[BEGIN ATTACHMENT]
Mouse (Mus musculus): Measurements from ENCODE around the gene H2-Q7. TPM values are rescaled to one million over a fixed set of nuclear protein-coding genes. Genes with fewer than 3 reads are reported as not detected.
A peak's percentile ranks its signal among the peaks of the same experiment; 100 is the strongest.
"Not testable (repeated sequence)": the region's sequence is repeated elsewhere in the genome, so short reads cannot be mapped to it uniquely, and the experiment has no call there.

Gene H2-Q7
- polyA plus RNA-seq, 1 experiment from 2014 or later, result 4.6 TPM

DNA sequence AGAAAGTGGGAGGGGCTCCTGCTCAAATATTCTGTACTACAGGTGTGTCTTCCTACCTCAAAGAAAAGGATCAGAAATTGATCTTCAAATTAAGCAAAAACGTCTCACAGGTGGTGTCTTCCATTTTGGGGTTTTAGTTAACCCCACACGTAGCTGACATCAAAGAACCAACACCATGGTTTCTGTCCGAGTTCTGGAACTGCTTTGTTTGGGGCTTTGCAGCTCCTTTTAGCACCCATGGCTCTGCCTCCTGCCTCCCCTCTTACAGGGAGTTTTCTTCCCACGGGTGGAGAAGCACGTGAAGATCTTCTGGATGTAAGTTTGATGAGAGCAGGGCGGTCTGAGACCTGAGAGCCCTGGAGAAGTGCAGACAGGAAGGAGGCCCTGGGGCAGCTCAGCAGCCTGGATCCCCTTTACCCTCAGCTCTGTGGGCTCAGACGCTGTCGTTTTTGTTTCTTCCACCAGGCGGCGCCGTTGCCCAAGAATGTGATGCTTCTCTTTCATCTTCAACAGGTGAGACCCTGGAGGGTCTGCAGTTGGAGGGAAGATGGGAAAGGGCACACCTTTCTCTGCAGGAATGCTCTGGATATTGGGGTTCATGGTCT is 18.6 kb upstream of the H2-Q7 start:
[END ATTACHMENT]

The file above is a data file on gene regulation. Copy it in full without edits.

Mouse (Mus musculus): Measurements from ENCODE around the gene H2-Q7. TPM values are rescaled to one million over a fixed set of nuclear protein-coding genes. Genes with fewer than 3 reads are reported as not detected.
A peak's percentile ranks its signal among the peaks of the same experiment; 100 is the strongest.
"Not testable (repeated sequence)": the region's sequence is repeated elsewhere in the genome, so short reads cannot be mapped to it uniquely, and the experiment has no call there.

Gene H2-Q7
- polyA plus RNA-seq, 1 experiment from 2014 or later, result 4.6 TPM

DNA sequence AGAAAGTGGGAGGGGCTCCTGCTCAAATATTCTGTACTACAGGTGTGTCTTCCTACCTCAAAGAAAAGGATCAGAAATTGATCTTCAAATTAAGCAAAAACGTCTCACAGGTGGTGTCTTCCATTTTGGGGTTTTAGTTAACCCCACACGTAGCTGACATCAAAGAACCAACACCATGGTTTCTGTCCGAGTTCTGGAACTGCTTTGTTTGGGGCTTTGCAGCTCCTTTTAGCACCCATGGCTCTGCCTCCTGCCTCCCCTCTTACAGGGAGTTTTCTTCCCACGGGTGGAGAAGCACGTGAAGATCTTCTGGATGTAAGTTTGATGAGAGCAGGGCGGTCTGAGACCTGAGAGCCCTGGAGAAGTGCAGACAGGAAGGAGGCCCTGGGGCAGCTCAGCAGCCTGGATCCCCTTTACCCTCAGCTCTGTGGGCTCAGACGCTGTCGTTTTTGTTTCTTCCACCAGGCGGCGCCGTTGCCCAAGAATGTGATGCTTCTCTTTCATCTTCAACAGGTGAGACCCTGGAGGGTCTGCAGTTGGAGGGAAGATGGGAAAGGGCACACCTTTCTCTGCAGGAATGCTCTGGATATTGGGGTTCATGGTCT is 18.6 kb upstream of the H2-Q7 start: